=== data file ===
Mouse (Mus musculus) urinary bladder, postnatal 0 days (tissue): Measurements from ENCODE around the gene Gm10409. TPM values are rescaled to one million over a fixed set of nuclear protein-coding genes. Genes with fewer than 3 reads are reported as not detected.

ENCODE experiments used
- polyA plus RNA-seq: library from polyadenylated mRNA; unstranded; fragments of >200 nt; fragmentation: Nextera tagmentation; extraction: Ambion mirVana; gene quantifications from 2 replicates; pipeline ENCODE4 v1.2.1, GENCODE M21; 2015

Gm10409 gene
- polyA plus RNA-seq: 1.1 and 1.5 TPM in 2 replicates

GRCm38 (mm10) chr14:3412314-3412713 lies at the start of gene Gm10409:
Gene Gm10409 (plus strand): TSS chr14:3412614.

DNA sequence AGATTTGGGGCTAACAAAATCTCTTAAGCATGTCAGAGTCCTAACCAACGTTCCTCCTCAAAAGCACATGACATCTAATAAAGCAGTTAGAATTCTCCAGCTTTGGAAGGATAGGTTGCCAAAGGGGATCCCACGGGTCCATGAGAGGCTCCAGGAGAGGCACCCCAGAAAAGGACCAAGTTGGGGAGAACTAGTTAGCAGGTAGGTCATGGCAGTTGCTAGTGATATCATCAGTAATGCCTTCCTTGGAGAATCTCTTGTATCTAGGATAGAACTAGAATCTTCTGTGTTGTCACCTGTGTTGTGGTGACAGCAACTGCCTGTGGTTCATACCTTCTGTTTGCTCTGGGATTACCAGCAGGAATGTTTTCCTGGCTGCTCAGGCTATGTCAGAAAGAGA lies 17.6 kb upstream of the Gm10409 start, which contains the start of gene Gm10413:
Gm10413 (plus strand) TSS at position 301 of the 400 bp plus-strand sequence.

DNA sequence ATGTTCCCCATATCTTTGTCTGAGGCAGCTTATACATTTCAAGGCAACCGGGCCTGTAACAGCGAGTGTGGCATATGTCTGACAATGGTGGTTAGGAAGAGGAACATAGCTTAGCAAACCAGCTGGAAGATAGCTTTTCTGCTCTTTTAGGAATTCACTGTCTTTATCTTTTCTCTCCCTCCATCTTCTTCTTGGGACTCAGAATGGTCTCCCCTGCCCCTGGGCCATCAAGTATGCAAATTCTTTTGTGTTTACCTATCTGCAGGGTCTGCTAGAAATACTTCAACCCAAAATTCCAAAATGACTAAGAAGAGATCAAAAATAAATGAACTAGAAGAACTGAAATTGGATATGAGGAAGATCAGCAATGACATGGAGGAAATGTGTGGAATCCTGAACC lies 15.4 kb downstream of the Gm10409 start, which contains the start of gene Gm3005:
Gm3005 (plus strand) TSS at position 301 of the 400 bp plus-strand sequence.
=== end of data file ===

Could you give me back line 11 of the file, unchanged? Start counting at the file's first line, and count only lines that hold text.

Gm3005 (plus strand) TSS at position 301 of the 400 bp plus-strand sequence.